The next step in the process is pitching and publishing. To get your op-ed published, you need to identify publications that are interested in the topic you’ve covered. Make sure to check each publication's website for op-ed criteria, including word count/length and potential exclusivity requirements.

There are two ways to approach publications with your op-ed:

  1. Pitch: Send a concise email to the editor outlining your article's idea, why readers will care, your qualifications to write on the subject, and a short bio. If it’s a time-sensitive topic, make sure your subject line clearly states that it’s timely.
  2. Submit on Spec: This is the more typical path if you haven't written for a publication previously. To submit on spec, you must write the entire op-ed first and then submit it with a short pitch to the editor.

Be patient if you don't hear back immediately. Follow up after a reasonable period. For topics that are not time-sensitive, that’s often one to two weeks. For topics that are very time-sensitive, it may make sense to follow up after only a day or two.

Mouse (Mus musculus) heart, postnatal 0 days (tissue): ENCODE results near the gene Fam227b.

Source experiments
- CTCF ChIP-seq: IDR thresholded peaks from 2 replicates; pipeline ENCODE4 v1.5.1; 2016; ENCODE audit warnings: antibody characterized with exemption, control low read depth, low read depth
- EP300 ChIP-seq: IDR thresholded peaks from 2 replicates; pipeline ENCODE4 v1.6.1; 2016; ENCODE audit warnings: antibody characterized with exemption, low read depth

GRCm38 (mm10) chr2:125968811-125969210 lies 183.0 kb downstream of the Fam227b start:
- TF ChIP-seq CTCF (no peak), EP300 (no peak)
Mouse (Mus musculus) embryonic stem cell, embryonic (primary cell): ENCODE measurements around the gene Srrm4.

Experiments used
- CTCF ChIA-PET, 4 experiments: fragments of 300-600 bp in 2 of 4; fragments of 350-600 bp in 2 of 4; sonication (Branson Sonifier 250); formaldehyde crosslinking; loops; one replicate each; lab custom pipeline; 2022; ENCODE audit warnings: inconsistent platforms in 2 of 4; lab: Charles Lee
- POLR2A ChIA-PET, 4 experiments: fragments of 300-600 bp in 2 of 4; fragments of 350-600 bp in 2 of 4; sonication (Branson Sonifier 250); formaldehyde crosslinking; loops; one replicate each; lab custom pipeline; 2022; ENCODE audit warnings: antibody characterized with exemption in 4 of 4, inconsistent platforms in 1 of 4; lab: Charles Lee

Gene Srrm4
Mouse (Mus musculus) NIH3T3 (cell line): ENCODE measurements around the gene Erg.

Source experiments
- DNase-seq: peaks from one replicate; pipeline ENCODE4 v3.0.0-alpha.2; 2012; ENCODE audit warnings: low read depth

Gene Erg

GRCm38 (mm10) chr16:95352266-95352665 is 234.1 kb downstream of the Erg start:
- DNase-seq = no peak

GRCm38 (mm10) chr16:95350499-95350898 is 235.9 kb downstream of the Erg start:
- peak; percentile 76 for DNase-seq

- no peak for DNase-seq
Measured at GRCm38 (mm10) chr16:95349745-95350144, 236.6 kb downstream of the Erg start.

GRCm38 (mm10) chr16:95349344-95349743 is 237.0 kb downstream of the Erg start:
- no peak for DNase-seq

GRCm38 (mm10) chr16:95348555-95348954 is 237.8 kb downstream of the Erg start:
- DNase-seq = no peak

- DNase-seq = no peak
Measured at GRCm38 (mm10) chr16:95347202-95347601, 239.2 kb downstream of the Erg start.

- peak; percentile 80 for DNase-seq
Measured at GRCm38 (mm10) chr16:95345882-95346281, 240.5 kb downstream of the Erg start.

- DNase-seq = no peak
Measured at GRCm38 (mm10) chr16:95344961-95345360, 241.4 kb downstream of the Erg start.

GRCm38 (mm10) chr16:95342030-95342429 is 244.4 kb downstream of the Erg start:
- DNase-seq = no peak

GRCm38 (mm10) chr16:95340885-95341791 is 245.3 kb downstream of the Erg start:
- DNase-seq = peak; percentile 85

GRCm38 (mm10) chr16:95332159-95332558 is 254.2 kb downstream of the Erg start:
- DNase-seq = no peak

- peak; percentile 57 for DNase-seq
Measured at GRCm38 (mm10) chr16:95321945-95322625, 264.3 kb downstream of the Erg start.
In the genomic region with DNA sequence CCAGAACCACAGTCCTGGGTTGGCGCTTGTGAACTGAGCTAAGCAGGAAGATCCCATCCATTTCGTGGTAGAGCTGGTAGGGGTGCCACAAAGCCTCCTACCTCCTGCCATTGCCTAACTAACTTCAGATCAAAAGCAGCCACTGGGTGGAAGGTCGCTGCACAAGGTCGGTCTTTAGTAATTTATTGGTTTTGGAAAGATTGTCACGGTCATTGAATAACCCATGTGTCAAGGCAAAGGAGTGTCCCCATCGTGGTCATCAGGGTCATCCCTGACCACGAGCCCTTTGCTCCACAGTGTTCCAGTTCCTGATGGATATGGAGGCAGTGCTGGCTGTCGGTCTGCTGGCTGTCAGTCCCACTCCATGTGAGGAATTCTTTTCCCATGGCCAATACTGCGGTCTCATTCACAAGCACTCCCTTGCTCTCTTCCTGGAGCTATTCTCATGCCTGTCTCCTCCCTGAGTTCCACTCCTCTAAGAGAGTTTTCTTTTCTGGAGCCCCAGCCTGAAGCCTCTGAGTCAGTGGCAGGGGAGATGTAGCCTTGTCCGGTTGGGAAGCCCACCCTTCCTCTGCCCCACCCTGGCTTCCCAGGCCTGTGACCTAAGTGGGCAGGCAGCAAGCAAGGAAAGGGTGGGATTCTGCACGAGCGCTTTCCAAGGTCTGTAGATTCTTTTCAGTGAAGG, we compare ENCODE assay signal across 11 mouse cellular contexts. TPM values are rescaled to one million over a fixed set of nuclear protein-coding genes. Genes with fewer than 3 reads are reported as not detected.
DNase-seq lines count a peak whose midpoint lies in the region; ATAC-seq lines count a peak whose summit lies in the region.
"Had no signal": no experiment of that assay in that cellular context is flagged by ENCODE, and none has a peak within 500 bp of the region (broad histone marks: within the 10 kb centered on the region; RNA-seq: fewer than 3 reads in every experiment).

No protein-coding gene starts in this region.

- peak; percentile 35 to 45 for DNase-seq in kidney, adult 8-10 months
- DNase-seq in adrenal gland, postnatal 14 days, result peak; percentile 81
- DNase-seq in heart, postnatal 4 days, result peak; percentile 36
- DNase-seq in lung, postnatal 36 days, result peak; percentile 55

If your op-ed gets rejected, don't take it personally. Accept feedback graciously. If the editor invites you to submit again, wait at least a month and try again.

Publication Day and Beyond

If your op-ed gets accepted, congratulations! Op-eds are a versatile form of content that can be repurposed across different platforms. Maximize your article's reach by reusing it on your company's social media accounts and your own, in organization newsletters, the company's website, and any other owned media assets. Engage with readers who comment on your op-ed, especially those who have genuine questions about the issue, but avoid engaging in heated debates.

Finally, be proud of yourself for advancing the ideas about which you are passionate, especially during this critical period of healthcare transformation.

Thanks for listening to the Strategic Minute, brought to you by WRVO Public Media. If you want to learn more about what we do at Strategic Communications, visit stratcomllc.com